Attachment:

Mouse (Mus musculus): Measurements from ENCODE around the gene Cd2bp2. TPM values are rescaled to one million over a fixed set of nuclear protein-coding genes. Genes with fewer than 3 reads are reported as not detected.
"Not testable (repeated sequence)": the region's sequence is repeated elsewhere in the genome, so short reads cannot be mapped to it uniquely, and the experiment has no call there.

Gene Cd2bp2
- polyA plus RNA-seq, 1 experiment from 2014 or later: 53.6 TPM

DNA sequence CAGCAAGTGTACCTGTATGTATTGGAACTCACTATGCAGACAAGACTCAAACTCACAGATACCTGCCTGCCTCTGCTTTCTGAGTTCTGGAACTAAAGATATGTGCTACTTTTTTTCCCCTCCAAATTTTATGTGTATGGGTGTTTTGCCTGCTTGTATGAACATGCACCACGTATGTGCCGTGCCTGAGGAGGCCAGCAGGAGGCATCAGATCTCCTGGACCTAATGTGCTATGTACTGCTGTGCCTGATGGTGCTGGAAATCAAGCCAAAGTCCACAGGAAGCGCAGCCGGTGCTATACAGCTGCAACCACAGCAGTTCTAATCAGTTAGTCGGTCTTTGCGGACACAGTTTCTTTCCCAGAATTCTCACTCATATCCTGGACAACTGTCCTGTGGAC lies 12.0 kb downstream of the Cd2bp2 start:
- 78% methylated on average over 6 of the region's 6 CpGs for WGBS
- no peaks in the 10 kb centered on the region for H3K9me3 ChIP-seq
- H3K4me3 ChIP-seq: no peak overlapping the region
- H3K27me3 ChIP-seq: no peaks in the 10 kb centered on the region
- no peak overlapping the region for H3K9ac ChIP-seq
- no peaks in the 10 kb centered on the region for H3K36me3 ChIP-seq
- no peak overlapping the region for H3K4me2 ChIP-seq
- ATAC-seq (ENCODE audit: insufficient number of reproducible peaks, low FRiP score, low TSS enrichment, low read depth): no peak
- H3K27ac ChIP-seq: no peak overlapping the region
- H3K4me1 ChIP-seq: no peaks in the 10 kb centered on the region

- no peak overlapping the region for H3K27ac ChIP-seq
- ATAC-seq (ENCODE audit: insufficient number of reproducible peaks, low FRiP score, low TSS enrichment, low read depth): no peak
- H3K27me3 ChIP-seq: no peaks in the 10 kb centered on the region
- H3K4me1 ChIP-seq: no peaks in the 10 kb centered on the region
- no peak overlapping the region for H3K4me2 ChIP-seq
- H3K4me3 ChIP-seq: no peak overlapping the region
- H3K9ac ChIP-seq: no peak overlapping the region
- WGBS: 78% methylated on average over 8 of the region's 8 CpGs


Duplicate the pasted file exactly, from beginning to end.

Mouse (Mus musculus): Measurements from ENCODE around the gene Cd2bp2. TPM values are rescaled to one million over a fixed set of nuclear protein-coding genes. Genes with fewer than 3 reads are reported as not detected.
"Not testable (repeated sequence)": the region's sequence is repeated elsewhere in the genome, so short reads cannot be mapped to it uniquely, and the experiment has no call there.

Gene Cd2bp2
- polyA plus RNA-seq, 1 experiment from 2014 or later: 53.6 TPM

DNA sequence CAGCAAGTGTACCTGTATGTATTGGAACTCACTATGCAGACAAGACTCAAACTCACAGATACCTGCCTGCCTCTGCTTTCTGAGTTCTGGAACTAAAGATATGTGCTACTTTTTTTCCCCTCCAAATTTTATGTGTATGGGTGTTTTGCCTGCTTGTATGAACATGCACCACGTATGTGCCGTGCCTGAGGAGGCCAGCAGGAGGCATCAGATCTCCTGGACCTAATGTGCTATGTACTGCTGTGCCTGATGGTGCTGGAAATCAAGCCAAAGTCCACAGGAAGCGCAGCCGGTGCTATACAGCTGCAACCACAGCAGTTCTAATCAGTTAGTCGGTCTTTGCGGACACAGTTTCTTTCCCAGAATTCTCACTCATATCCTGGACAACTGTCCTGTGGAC lies 12.0 kb downstream of the Cd2bp2 start:
- 78% methylated on average over 6 of the region's 6 CpGs for WGBS
- no peaks in the 10 kb centered on the region for H3K9me3 ChIP-seq
- H3K4me3 ChIP-seq: no peak overlapping the region
- H3K27me3 ChIP-seq: no peaks in the 10 kb centered on the region
- no peak overlapping the region for H3K9ac ChIP-seq
- no peaks in the 10 kb centered on the region for H3K36me3 ChIP-seq
- no peak overlapping the region for H3K4me2 ChIP-seq
- ATAC-seq (ENCODE audit: insufficient number of reproducible peaks, low FRiP score, low TSS enrichment, low read depth): no peak
- H3K27ac ChIP-seq: no peak overlapping the region
- H3K4me1 ChIP-seq: no peaks in the 10 kb centered on the region

- no peak overlapping the region for H3K27ac ChIP-seq
- ATAC-seq (ENCODE audit: insufficient number of reproducible peaks, low FRiP score, low TSS enrichment, low read depth): no peak
- H3K27me3 ChIP-seq: no peaks in the 10 kb centered on the region
- H3K4me1 ChIP-seq: no peaks in the 10 kb centered on the region
- no peak overlapping the region for H3K4me2 ChIP-seq
- H3K4me3 ChIP-seq: no peak overlapping the region
- H3K9ac ChIP-seq: no peak overlapping the region
- WGBS: 78% methylated on average over 8 of the region's 8 CpGs